What is human trafficking?
What is Human Trafficking?
Human trafficking, also known as modern slavery, is a crime of exploitation and abuse. It refers to the act of recruiting people for forced labor or commercial sexual exploitation through the use of violence, force or coercion.
Victims of human trafficking can be anyone: men, women and children; citizens and non-citizens; undocumented immigrants as well as legal immigrants with visas. Women and children comprise the vast majority of trafficking victims. Read more about the victims of human trafficking.
While some trafficking victims are forced to work in the sex trade, many others are forced to perform other types of labor, such as domestic servitude, factory work or agricultural work. Trafficking victims commonly experience physical and psychological abuse, including beatings, sexual abuse, food and sleep deprivation, threats to themselves and their family members, and isolation from the outside world. In some cases, victims are killed for their organs, which are harvested and sold on the black market.
How Traffickers Work
Traffickers use violence, threats, deception, debt bondage, and other manipulative tactics to force people to engage in commercial sex or to provide labor or services against their will. Traffickers recruit, harbor, transport or receive victims by means of threat or use of force.
Many traffickers are members of transnational criminal organizations (TCOs) operating in highly sophisticated and organized networks. These groups may have connections extending around the globe and can often arrange transportation along well-established routes with their own long-distance drivers or on commercial airlines.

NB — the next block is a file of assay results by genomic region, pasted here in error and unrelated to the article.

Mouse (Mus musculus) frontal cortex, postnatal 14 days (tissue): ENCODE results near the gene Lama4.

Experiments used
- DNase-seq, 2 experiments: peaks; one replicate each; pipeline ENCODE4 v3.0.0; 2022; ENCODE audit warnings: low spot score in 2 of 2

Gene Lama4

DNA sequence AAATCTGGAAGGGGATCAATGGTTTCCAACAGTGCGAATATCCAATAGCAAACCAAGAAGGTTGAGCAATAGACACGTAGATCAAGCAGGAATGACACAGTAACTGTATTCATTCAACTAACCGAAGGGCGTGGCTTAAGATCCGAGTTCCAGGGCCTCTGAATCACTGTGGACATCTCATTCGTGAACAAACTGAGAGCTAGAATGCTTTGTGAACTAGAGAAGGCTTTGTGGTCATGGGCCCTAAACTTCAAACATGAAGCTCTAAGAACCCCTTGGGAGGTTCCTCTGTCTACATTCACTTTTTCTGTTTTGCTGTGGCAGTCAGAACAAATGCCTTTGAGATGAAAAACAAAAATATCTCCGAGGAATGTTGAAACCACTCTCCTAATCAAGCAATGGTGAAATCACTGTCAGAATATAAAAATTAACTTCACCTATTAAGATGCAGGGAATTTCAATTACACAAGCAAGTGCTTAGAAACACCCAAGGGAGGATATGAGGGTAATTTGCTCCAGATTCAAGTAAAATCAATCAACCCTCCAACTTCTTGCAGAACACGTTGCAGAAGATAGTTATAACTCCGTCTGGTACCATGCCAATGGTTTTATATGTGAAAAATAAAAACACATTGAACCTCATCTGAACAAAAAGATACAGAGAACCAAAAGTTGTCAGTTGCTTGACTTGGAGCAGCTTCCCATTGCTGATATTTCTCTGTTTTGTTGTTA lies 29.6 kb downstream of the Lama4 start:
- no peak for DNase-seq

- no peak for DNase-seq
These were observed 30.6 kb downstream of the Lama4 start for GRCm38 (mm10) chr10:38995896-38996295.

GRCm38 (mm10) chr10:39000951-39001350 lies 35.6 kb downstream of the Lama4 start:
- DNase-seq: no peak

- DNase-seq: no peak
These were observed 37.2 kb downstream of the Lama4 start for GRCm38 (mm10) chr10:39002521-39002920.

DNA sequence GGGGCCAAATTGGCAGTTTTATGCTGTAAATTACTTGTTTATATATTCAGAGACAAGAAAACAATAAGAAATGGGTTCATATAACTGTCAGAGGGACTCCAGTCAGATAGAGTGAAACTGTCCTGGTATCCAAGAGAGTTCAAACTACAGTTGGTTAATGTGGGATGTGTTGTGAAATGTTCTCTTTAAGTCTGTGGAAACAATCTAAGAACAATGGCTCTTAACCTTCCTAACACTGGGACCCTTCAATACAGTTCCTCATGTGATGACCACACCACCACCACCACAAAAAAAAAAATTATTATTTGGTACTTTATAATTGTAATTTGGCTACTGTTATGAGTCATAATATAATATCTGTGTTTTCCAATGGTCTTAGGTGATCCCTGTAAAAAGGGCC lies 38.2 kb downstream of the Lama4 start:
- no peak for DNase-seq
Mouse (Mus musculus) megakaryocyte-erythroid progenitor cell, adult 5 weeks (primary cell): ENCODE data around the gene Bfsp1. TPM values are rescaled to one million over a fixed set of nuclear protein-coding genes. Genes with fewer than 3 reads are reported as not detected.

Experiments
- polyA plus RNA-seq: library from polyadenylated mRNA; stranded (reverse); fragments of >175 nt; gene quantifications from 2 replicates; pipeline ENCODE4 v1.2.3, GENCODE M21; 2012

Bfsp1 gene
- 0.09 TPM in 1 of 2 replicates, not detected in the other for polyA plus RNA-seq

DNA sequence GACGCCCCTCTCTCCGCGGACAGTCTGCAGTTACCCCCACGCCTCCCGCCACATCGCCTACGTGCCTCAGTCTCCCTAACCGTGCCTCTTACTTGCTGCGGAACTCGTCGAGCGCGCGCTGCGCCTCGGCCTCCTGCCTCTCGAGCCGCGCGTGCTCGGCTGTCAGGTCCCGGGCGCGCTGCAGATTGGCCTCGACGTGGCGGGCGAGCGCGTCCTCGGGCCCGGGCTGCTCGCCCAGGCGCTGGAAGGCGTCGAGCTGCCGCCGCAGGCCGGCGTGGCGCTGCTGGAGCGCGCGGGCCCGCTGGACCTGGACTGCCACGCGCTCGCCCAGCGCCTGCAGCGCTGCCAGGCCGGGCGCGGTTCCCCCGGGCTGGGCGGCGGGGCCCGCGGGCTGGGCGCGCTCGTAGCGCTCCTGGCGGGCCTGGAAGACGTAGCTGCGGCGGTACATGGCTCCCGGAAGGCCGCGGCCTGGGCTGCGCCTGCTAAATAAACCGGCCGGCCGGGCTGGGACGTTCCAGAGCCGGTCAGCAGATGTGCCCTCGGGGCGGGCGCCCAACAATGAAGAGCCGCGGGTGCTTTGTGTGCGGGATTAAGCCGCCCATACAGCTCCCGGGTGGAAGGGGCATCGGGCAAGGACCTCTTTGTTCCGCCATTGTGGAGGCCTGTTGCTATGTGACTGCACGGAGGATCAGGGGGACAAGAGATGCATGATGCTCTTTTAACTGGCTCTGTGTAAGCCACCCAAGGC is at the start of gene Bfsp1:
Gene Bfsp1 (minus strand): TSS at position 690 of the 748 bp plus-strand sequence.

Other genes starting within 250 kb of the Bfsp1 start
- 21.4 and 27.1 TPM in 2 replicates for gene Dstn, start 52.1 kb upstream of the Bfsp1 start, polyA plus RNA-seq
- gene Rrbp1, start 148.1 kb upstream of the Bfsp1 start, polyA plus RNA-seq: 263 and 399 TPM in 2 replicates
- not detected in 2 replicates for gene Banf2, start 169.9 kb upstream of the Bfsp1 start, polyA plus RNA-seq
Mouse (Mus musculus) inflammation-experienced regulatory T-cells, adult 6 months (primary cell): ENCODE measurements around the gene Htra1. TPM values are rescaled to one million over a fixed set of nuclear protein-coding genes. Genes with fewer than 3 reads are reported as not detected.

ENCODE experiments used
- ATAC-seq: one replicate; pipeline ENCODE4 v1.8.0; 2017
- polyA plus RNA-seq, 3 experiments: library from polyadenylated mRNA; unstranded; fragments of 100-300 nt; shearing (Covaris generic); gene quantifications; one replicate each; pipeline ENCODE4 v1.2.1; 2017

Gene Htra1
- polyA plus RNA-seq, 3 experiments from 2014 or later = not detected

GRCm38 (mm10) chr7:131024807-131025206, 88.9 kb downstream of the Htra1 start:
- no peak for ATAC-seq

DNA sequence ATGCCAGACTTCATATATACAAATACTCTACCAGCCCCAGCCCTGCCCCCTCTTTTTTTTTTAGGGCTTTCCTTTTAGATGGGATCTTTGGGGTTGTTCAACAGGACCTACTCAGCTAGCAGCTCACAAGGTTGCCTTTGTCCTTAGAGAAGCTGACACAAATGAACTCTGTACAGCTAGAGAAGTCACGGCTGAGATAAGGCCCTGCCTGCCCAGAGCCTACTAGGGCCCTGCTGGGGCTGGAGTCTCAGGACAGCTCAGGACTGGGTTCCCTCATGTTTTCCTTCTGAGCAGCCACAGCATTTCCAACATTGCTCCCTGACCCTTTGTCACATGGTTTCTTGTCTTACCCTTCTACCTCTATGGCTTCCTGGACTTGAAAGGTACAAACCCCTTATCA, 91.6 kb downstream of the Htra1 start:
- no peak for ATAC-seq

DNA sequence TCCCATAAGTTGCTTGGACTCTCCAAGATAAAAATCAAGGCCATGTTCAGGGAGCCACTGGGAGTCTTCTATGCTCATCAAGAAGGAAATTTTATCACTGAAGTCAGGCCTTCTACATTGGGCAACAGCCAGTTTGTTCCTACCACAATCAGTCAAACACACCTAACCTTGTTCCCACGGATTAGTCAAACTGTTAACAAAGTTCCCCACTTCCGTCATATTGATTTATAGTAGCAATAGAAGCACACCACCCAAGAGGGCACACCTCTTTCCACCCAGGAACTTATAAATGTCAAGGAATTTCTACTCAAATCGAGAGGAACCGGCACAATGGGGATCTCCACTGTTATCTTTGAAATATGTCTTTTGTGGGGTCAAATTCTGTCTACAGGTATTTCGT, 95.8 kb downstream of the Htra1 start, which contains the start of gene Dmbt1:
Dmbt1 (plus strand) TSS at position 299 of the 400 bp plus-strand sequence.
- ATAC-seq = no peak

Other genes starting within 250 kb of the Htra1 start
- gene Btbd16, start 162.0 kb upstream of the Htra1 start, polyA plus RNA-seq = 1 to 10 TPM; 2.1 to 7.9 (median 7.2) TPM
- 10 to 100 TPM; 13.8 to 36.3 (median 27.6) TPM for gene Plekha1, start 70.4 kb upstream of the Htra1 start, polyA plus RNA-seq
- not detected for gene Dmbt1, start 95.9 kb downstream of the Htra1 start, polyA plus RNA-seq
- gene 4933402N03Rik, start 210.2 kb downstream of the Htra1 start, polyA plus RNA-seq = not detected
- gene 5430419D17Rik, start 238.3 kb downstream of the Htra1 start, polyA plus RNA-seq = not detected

Some victims cross international borders illegally; others enter legally but are forced to work under conditions different from what they agreed to prior to their arrival. In both cases, an individual's immigration status provides no protection against human trafficking because traffickers regularly falsify identification documents for their victims—and similarly falsify immigration documents for themselves as employers.
Trafficking does not require movement; it also occurs within national borders—including within the United States. This is most prevalent in communities where individuals are isolated due to language barriers or cultural differences that make it difficult for them to escape abuse or seek help without assistance.
Human Trafficking in the United States
Human trafficking is most common in areas around the world where law enforcement is underfunded and rampant corruption exists at all levels of government. However, human trafficking also takes place in the well-policed, industrialized nations like the United States to both foreign nationals and citizens.
The U.S. government estimates that 14,500-17,500 foreign nationals are trafficked into the U.S. each year.
In addition, an estimated 100,000 American citizens are victims of human trafficking each year. The National Human Trafficking Hotline has reported nearly 30,000 cases since 2007; these reports involve both adults and minors who were trafficked for sex or labor by force or coercion (or both).
It is difficult to determine accurate numbers because perpetrators often operate outside of the public eye and frequently move their victims.
The Fight Against Human Trafficking
Human trafficking is one of the most pervasive crimes in the world today. It affects every community across the country and around the world. However, it is a hidden crime that often goes unnoticed because victims rarely come forward or seek help because of fear of law enforcement and fear of their traffickers’ retribution.
Operation Rescue Children seeks to raise awareness about this modern slave trade while also providing law enforcement and non-governmental organizations the tools and training to find and fight against human traffickers. Join the fight against human trafficking.